You see instantly the difference when your on a none-TN monitor compared to TN monitors with poor viewing angles and you should definitely be capable to tell the difference in an office environment, as they was out when viewed from an angle and the colors shift terribly just sitting straight in front of it, unless you used cheap monitors. Cheap monitors doesn't in many cases even have proper adjustable stands for that matter. It's not like you need the whole AdobeRGB color space when your in an Office document either. But it also is the whole of the sums that counts decent adjustable stands, panel quality and type, inputs and input lag, viewing angles and resolution. Backlight also impacts on power consumption if that is important. You don't get all of that in cheaper alternatives if you don't want to make some fairly large compromises, you won't get the same amount of control over the monitor and it's only recently you have been able to get high-res panels in those no-name monitors. If that is not what you want then why wouldn't you just buy some lower res 1920x1080 MVA or e-IPS monitor? They are also easier to drive from notebooks. Plus cheaper than Ebay imports. But you might need to accept dithering there if your not careful.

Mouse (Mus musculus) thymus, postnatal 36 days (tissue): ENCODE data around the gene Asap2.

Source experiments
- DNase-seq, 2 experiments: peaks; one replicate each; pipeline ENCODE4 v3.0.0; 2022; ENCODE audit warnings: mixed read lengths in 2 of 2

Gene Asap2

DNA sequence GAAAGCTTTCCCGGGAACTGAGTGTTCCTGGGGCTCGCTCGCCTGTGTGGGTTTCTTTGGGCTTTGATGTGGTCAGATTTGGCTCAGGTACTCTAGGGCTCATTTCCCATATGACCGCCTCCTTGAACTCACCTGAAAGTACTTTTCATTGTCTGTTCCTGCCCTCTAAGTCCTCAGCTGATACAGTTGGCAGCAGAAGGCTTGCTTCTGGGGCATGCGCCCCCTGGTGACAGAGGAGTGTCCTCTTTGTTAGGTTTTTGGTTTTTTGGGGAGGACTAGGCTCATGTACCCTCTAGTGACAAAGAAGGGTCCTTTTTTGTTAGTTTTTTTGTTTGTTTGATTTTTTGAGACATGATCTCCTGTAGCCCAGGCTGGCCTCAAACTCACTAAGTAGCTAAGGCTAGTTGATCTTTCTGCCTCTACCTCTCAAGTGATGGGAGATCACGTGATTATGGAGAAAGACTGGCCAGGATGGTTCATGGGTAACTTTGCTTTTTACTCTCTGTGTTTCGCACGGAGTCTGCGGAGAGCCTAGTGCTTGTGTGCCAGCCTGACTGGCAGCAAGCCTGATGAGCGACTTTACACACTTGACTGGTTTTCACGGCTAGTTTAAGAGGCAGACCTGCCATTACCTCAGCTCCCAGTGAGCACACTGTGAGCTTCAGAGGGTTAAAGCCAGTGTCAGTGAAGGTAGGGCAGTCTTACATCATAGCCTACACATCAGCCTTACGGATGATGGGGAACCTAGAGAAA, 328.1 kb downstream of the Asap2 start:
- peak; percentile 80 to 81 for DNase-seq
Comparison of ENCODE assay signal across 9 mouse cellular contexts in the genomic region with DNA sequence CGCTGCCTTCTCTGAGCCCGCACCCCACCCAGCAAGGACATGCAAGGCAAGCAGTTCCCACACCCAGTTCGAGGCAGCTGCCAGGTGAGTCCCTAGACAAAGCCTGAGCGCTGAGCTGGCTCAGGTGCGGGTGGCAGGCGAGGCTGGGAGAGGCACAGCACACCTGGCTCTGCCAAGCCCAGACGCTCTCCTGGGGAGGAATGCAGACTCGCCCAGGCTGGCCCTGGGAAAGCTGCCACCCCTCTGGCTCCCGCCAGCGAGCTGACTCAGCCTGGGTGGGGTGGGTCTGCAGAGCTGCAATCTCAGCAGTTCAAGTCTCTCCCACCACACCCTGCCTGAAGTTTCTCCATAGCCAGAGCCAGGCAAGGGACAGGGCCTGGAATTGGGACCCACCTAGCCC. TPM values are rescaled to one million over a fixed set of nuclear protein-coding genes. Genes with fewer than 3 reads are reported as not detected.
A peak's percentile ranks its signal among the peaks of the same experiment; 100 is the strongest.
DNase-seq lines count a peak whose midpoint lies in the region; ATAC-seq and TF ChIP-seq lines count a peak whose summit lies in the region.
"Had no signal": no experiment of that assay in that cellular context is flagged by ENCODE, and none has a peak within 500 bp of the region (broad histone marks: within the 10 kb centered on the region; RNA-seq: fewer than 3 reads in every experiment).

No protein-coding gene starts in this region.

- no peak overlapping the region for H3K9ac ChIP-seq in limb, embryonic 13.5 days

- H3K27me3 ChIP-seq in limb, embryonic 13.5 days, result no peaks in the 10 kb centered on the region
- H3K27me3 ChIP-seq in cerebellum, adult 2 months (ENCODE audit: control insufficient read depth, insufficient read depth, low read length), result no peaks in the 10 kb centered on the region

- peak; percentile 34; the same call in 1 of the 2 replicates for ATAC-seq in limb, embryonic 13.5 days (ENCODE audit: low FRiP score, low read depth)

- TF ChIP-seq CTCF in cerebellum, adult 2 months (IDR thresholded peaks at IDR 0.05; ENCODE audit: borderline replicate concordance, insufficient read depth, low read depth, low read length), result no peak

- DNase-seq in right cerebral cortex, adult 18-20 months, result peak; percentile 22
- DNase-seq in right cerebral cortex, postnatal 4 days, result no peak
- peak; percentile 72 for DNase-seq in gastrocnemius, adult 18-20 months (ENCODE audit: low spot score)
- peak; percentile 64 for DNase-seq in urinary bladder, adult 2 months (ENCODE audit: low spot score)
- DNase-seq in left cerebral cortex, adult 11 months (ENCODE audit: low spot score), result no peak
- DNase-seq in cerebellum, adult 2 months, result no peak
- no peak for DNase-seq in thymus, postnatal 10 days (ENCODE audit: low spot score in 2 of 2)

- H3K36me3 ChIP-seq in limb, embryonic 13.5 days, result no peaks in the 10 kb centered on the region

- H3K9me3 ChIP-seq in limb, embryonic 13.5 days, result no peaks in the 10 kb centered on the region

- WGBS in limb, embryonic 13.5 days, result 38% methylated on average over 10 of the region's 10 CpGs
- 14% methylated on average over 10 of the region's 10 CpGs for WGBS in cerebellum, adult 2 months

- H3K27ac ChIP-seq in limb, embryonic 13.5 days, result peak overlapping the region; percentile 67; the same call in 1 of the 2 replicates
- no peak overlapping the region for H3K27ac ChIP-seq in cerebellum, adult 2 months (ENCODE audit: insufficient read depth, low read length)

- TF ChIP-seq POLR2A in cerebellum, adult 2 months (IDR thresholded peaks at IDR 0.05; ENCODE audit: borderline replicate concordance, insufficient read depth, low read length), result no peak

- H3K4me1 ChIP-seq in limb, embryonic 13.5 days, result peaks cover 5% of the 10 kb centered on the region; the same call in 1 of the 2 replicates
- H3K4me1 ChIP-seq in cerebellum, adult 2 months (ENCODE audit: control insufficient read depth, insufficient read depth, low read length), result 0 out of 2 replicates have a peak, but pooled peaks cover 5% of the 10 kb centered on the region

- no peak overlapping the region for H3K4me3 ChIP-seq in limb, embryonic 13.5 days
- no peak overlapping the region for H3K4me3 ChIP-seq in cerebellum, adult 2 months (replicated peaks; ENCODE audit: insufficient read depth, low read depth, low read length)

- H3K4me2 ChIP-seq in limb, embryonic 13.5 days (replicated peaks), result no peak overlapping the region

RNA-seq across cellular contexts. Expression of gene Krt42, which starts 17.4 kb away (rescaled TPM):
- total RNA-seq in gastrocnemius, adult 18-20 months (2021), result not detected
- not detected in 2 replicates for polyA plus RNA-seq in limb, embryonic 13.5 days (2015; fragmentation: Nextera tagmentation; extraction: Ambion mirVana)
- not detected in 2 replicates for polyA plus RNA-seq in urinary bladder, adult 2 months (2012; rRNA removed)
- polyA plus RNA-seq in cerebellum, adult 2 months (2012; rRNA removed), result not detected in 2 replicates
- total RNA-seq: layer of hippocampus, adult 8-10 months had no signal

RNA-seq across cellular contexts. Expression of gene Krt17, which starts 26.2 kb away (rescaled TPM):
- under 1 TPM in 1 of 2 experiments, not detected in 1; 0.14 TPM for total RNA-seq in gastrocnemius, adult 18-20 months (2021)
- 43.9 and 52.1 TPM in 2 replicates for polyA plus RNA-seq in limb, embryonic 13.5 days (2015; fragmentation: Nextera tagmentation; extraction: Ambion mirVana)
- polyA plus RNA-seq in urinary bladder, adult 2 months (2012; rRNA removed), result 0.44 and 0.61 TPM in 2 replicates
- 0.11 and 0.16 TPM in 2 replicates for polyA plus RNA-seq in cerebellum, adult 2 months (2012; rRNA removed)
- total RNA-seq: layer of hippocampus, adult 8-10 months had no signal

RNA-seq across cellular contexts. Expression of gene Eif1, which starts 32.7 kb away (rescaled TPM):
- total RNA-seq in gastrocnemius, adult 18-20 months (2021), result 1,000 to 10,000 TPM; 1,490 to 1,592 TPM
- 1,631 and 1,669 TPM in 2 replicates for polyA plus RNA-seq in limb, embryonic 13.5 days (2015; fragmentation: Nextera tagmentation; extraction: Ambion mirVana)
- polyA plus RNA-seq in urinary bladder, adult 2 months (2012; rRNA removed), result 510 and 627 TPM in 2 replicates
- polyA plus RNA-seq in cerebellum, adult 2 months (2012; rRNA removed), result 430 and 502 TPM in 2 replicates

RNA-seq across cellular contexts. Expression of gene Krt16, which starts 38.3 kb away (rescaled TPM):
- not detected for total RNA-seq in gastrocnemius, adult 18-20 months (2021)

Reply
  • mcnabney - Thursday, October 04, 2012 - link

    They will have 4K monitors eleven years ago.

    Have you already forgotten the IBM T220/T221 and its 204 ppi glory?
    Reply
  • Sabresiberian - Thursday, October 04, 2012 - link